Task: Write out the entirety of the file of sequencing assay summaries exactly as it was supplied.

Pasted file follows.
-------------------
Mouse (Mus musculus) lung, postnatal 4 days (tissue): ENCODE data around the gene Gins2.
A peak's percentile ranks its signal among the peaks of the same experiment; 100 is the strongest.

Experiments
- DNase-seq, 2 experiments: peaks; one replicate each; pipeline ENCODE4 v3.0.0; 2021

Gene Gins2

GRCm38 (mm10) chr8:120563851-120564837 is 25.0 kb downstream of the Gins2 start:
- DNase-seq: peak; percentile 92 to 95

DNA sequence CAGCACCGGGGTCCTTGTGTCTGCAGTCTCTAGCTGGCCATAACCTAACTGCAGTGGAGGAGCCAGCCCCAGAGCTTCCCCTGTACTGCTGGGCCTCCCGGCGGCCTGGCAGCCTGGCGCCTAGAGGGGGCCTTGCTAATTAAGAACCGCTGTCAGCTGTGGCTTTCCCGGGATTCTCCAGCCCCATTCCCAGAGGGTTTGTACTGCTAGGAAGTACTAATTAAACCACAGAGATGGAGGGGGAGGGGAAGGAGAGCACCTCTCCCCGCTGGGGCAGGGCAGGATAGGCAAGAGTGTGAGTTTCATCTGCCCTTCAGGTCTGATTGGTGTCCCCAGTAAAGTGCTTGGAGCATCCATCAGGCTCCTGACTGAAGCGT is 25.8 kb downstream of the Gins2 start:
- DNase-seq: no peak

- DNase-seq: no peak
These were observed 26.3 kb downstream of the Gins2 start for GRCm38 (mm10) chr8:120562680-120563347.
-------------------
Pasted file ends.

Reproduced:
Mouse (Mus musculus) lung, postnatal 4 days (tissue): ENCODE data around the gene Gins2.
A peak's percentile ranks its signal among the peaks of the same experiment; 100 is the strongest.

Experiments
- DNase-seq, 2 experiments: peaks; one replicate each; pipeline ENCODE4 v3.0.0; 2021

Gene Gins2

GRCm38 (mm10) chr8:120563851-120564837 is 25.0 kb downstream of the Gins2 start:
- DNase-seq: peak; percentile 92 to 95

DNA sequence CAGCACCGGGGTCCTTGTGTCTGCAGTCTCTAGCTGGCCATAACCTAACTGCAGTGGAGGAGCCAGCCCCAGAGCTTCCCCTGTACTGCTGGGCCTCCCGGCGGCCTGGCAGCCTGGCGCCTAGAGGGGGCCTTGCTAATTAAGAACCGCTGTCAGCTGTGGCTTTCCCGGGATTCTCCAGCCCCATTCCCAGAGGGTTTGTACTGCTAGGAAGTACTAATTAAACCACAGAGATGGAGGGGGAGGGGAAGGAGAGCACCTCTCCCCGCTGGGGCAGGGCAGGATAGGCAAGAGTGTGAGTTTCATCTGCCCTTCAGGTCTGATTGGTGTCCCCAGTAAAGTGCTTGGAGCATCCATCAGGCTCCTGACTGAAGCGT is 25.8 kb downstream of the Gins2 start:
- DNase-seq: no peak

- DNase-seq: no peak
These were observed 26.3 kb downstream of the Gins2 start for GRCm38 (mm10) chr8:120562680-120563347.